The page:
Id Software's legendary John Carmack hopes that web-based Quake Live, officially launching today, will offer the PC a chance to shine in a console-centric world.
"A lot of this project was about doing something that the PC was going to be better at than the consoles," he tells Gamasutra.
The beta for Quake Live is now open following a year of closed testing, and we spoke in-depth with Carmack and colleague Marty Stratton about the project, for a feature set to appear on Gamasutra in the near future.
"Our modern triple-A stuff has to be somewhat more console-centric, with the PC as a peer, while this is an opportunity to do something where the PC will really stand alone."
According to Carmack, it's Quake Live's relationship to the internet browser that means the experience he has in mind -- a web-based "portal" to Quake 3 that can stand on its own -- is only possible on PC.
He explains: "The core concept here is that one of the major things that PCs do much better than consoles is the web browsing experience... PCs are still just plain better than consoles at that."
And the aim is to strengthen Quake Live with web-native functionality like social networking, communications, leaderboards and friends lists, Carmack says.
These elements are "things that certainly appear to some degree or another on the consoles, but are just a lot more fleshed-out and have more depth with what we can do here," he says.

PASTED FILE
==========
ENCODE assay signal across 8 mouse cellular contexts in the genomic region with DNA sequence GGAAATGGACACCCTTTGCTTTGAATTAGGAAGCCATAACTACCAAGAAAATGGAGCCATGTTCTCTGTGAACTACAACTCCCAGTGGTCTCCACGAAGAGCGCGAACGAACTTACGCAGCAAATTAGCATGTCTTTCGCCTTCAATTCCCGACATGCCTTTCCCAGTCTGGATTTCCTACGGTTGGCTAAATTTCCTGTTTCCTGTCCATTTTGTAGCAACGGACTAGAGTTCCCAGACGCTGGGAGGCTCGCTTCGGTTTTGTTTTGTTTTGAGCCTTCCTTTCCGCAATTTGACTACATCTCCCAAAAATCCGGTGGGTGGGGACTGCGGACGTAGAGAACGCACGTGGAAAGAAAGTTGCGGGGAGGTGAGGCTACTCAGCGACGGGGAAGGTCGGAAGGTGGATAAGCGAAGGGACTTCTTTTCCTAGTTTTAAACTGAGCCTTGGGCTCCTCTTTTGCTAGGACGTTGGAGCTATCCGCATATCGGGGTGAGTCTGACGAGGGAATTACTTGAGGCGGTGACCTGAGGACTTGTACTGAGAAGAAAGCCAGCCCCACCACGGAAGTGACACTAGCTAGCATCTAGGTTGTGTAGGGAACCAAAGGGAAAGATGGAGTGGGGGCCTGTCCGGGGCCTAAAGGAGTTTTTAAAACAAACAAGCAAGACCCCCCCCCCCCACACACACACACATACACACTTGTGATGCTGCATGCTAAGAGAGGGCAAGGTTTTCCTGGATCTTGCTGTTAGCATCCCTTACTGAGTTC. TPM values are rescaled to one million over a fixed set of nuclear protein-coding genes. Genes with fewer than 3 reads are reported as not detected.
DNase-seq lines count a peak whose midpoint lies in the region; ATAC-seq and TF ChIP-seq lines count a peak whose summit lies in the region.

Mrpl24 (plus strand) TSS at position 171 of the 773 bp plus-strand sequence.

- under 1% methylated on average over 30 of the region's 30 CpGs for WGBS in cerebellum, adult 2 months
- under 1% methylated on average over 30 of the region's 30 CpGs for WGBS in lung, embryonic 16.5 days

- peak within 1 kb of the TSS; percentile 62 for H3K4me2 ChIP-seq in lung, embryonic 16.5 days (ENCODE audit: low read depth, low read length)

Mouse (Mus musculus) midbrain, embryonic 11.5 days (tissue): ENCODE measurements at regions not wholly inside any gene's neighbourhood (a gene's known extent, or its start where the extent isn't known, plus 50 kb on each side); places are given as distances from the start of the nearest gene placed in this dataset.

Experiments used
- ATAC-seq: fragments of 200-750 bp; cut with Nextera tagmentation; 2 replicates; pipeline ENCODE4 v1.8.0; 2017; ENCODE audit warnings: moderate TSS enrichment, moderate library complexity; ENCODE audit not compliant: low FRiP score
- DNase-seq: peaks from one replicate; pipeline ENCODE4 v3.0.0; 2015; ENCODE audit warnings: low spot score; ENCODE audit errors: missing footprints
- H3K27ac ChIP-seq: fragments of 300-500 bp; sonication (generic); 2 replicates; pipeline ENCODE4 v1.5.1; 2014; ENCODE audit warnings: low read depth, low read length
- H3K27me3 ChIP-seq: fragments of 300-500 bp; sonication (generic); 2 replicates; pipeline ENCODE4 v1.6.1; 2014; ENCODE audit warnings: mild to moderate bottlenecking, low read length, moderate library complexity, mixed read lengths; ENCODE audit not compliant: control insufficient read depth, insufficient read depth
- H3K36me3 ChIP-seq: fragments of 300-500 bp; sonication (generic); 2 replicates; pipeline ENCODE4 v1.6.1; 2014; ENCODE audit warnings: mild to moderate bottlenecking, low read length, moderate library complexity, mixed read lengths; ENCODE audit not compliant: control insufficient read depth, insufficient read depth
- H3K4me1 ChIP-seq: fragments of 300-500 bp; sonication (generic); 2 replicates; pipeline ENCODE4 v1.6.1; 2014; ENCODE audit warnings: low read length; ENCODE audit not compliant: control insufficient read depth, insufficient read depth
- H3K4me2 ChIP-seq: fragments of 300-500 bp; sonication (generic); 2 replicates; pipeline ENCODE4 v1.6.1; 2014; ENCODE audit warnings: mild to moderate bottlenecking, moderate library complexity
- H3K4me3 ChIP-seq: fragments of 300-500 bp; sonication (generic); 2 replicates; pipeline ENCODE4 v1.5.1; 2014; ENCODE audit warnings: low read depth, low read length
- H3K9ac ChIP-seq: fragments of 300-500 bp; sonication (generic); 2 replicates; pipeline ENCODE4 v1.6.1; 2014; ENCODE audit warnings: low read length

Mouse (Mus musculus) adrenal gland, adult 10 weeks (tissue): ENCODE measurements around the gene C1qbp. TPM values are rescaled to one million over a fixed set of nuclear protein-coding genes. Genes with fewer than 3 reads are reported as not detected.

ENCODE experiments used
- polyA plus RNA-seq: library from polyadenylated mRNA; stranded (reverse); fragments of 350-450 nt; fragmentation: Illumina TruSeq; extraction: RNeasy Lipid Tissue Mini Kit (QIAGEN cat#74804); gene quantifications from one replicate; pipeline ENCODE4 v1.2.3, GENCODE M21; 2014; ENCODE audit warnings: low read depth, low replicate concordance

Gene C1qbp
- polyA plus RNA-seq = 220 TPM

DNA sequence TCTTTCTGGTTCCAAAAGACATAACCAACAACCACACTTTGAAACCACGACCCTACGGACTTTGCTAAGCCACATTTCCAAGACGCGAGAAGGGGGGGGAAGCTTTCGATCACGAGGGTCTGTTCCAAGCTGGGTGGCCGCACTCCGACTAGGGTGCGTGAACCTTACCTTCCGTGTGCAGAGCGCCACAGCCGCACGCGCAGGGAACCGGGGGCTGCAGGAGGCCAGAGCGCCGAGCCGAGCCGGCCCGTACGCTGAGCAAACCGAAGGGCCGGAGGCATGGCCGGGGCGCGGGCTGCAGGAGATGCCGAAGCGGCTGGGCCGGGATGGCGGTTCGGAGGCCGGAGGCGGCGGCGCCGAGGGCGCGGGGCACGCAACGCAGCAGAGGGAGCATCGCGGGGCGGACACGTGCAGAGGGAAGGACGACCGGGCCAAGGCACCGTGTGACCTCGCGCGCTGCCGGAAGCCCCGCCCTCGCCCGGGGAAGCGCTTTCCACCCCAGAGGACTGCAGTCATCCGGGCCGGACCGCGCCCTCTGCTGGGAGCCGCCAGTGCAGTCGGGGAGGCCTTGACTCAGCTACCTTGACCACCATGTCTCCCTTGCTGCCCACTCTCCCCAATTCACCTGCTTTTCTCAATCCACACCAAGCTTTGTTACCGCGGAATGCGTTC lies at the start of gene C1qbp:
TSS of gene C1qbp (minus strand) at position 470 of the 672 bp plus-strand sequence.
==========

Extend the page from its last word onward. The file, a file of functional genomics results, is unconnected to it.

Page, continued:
How might PC gamers acclimated to using a client find it? "It'll be interesting to see if hardcore people play full-screen still," he says -- Quake Live allows for a full-screen mode.
"But I suspect that probably there will be a lot more people, as our user base grows, who are playing it just in the browser window," Carmack suggests -- but he anticipates more players will use the browser mode, in order to receive notifications from friends or juggle other web tasks.
"I'm curious to see how that actually plays out in the end," Carmack says, "how many people look at it as a serious gaming experience and just use the portal to get there, versus the people for whom the portal is a large chunk of the experience."
"For years, I've often thought about the fact that a lot of people spend vastly more time on websites and forums about the games that they're playing than they actually spend playing the games themselves," he adds. "We hope to have some aspect of that here."